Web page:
Radio image of a quasar (MPIfR), the tiny dot in the middle is the actual black hole, and the flame-looking signatures are the radio jets protruding several light years from the core

To be able to see an object that is this far away, we rely on the object to be a strong source of radiation. For the VLBI measurements, quasars (quasi stellar objects) are used due to their very intense radio wave emissions. A quasar can be described as a black hole, with an accretion disk (where matter is drawn into the gravity field of the black hole). Due to the immense pressure at the center, the quasar emits violent jets of radio waves perpendicular to the accretion disk. These radio jets can protrude several light years in each direction and these are the radiation signatures that we observe with our telescopes.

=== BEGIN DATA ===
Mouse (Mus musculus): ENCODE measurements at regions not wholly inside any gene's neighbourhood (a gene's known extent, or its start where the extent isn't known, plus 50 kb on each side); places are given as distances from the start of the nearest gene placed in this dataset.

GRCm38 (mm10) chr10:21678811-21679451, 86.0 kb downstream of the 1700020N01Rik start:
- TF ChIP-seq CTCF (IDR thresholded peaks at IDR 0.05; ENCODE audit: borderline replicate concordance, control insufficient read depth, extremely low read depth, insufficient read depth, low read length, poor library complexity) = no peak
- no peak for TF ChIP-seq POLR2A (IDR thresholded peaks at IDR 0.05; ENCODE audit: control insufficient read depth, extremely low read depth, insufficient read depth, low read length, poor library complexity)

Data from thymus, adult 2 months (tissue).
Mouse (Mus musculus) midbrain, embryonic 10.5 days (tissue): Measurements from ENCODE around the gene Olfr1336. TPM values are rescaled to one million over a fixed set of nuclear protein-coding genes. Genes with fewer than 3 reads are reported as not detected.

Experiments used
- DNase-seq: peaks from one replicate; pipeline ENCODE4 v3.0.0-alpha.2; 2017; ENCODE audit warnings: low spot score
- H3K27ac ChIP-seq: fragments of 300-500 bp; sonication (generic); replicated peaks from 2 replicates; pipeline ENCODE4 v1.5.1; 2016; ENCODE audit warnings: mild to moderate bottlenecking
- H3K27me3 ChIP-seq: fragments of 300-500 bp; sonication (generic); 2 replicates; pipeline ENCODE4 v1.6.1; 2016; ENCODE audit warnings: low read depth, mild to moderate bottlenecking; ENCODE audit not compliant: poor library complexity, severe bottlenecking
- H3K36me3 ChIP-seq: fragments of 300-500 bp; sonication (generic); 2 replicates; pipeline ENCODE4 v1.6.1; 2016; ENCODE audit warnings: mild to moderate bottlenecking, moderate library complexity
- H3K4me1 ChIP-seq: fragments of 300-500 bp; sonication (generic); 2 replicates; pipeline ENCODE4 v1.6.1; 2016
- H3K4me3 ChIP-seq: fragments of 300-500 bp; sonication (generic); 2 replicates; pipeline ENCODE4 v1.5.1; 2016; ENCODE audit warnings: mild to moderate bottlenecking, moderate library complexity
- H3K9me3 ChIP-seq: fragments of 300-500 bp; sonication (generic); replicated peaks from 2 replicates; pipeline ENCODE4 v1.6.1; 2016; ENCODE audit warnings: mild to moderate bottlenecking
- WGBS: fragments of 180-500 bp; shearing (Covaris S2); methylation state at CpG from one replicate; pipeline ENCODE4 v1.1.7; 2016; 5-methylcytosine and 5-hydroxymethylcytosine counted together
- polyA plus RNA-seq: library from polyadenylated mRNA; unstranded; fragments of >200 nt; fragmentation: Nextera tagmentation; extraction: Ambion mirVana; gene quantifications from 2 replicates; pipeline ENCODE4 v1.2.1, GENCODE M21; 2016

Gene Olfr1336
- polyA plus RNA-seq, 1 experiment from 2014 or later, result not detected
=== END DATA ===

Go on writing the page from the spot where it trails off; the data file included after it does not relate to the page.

Very briefly explained, what we do in VLBI is to measure the time difference between the arrival of the signal at different antennas, and by doing so we can calculate the distance between those antennas


The VLBI technique


The earth spins and it moves through space, the continental plates drift, and basically nothing stands completely still. This makes it hard to find a stable reference point for positional measurements.  One solution to this problem is to use stars that are very far away (routinely they are more than a billion light years distant) , even if they too will move, it will seem as if they are stable. At least stable enough that we can use them for positional calibration. By repeatedly and continuously updating our knowledge of these distant objects we keep up our knowledge of exactly where we are.

Artist rendition of a quasar